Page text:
AS: Access to information is absolutely vital. It’s frustrating that it is still very difficult to find out – in a simple, consumer-oriented way – where you can go for lead-free paint, or where you can get certified wood if you’re redecorating your house. You need to find it around the corner, not 50 miles out of town at some place you have to spend the day searching out on the internet.
In Germany and Switzerland they have an energy passport for each house. As a buyer, you have the right to see if the house is efficient or inefficient. And lo and behold, the prices of properties are beginning to vary because people are saying, ‘I am going to save this much electricity if I pay £5,000 more for a well-insulated house.’
S: But these things seem to be about the macro political level, very much divorced from our daily lives.
AS: We are not all scientists or ecologists. But I think what would be great is if readers of Sublime were to go into their garden or backyard or local park and try to understand how many species of plants, how many animal species, might be there. You begin to understand that much of what nature provides we don’t see because our eyes aren’t open to it.
S: This is the UN Year of Biodiversity, and 5 June is World Environment Day. If we bring those two together, we have a chance to look at what’s going on and what needs to be done. How urgent is it that we make the right choices this year? How long do we have?
AS: There isn’t one answer to that. Certainly the world is not about to disappear in 2020. The tragedy of the 20th century – and we are prolonging that tragedy in the 21st century – is that we are robbing our children and future generations of choices and assets that we simply took for granted. Let me give you a couple of statistics. The 20th century, in its drive for development and its ignorance of how ecosystems function, destroyed 50% of the world’s wetlands. We know today that these wetlands are vital ecosystems that are part of our water supply, part of maintaining extraordinary biodiversity and actually store 20% to 25% more carbon dioxide than a tropical rainforest.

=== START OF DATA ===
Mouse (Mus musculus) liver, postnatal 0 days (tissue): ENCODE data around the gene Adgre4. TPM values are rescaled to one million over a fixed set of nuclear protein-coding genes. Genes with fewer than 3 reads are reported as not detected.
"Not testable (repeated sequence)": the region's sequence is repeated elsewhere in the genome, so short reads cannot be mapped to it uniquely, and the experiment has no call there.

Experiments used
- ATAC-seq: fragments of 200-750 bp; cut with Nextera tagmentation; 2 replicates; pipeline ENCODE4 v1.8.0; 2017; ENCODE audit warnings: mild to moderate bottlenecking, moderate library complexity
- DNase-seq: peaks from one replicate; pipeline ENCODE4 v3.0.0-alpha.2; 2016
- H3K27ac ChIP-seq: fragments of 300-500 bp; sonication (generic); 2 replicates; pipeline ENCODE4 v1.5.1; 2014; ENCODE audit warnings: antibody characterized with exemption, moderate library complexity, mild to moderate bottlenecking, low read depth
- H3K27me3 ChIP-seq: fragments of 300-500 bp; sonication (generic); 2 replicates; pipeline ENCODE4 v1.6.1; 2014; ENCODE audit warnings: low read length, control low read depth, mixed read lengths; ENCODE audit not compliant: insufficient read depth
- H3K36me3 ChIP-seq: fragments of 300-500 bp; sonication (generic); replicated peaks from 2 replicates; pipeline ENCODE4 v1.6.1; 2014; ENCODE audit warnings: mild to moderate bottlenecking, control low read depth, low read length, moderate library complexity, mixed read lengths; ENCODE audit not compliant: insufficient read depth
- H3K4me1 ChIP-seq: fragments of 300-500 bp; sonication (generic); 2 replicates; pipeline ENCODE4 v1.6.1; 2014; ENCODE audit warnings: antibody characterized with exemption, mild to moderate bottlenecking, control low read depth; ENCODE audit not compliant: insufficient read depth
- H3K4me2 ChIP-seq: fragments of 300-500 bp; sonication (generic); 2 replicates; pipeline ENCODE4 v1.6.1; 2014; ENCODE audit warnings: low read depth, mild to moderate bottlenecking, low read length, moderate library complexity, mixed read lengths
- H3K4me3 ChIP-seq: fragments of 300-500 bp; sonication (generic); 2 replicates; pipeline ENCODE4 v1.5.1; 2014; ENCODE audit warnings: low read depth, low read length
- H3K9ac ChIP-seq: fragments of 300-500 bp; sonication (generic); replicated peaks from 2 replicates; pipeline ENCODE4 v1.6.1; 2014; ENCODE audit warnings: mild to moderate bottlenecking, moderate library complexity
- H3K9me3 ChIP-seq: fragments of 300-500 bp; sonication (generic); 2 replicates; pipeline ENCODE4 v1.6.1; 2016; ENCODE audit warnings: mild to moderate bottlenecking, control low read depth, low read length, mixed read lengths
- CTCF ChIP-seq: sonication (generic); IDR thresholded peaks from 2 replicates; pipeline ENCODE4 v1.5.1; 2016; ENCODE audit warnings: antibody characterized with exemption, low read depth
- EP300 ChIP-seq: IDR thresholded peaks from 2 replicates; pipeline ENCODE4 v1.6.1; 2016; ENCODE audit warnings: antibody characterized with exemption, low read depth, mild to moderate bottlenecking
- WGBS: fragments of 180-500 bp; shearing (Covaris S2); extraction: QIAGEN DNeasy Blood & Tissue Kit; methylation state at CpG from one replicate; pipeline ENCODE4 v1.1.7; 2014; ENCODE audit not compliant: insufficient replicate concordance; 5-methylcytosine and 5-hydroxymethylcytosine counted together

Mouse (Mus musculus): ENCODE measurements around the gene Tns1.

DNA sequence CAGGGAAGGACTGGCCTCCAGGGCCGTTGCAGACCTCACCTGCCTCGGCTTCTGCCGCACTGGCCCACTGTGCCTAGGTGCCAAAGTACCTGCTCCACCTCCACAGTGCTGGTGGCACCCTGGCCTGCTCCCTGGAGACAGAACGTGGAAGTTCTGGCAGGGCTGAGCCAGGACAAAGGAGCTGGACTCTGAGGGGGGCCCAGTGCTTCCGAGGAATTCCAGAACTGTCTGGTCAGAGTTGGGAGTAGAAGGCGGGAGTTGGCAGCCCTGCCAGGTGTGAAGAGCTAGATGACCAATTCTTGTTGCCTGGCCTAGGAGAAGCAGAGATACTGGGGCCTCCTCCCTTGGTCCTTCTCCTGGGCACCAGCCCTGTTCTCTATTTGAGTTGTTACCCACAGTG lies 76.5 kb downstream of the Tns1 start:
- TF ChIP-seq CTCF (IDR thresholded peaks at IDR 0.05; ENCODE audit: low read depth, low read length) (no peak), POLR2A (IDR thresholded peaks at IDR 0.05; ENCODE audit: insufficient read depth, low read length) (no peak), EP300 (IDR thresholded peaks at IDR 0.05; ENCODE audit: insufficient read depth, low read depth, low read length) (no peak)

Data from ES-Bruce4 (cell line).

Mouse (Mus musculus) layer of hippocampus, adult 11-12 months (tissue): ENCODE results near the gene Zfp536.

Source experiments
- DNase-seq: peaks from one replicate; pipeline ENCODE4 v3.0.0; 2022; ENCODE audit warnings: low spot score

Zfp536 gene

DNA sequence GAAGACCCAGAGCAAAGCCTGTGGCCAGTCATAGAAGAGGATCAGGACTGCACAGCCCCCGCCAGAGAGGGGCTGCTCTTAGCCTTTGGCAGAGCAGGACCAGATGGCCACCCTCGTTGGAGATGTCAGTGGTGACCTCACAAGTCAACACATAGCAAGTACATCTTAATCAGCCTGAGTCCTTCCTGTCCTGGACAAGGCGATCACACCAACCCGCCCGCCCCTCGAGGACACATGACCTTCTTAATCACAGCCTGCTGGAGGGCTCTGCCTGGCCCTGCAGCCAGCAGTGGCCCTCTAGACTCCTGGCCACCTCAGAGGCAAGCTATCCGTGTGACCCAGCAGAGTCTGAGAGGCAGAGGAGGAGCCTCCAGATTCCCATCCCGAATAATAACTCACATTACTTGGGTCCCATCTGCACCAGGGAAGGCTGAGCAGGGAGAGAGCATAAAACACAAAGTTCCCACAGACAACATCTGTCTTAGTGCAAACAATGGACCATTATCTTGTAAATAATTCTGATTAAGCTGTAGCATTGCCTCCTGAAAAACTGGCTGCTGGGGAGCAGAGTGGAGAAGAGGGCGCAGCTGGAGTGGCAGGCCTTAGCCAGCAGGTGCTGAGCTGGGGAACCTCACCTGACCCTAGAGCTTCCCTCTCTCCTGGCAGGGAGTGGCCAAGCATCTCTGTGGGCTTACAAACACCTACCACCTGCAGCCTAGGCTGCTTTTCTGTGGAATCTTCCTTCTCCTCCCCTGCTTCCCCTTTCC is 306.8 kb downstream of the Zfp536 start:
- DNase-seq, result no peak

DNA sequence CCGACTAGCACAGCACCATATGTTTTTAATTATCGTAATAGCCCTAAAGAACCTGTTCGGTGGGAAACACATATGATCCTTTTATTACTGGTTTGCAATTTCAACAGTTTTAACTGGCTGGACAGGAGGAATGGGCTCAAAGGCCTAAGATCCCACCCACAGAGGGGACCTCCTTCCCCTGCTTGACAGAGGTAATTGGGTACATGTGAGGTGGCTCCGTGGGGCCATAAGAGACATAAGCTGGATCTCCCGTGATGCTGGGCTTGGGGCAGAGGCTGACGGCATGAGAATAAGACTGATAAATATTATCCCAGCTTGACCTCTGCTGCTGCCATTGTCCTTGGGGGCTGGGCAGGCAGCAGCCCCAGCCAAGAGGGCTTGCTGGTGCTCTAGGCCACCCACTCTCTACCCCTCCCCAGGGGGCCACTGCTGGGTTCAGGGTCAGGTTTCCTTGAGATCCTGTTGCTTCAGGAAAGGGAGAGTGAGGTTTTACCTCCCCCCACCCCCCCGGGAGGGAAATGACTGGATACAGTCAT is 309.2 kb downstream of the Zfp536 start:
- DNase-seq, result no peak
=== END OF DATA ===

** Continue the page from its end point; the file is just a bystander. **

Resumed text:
Meanwhile, global warming means that nearly three-quarters of the world’s coral reefs are being irreversibly damaged. We are losing species at an unprecedented rate. Some scientists estimate we’re going one thousand times faster than if human beings weren’t around. And the consequence of all of this is, oh yes, you can live with fewer species of frog on the planet, but somewhere along the line ecosystems begin to collapse.
S: But ecosystems have collapsed in the past – why is this threat so serious?
AS: Let’s take just the cost. In the 1960s the Thames was a dead river. We spent millions cleaning it up, and we have never been able to bring it back to what it was, but at least there is life in there now. The cost of repairing and restoring something is far higher than trying to act more consciously right now.
S: How can we act more consciously?
AS: Take a slogan that became very popular in Japan – Reduce, Reuse and Recycle. We can reduce our consumption. We can move a family of five people from A to B with one-third of the petrol consumption that we were taking for granted just 15 or 20 years ago. We can reuse – water, for example. In the UK you already do that. Some of your drinking water is reused seven times. And we can recycle.
Here in Nairobi, a city of 4m people, we produce 21,500 tonnes of waste every day. Roughly three-quarters of that is organic waste, which you can recycle through two avenues. You can extract the methane that comes from landfill to power electricity generation, and organic waste can be used as fertiliser.
If you separate out the metals and plastics, they can be used to help many of the poorest people earn a living, and at the same time to reduce the need to mine further assets. At the moment, waste is an absolute health and pollution problem, but if it were managed properly it could actually earn someone money and reduce the footprint of your city. Saving the world doesn’t have to be hard.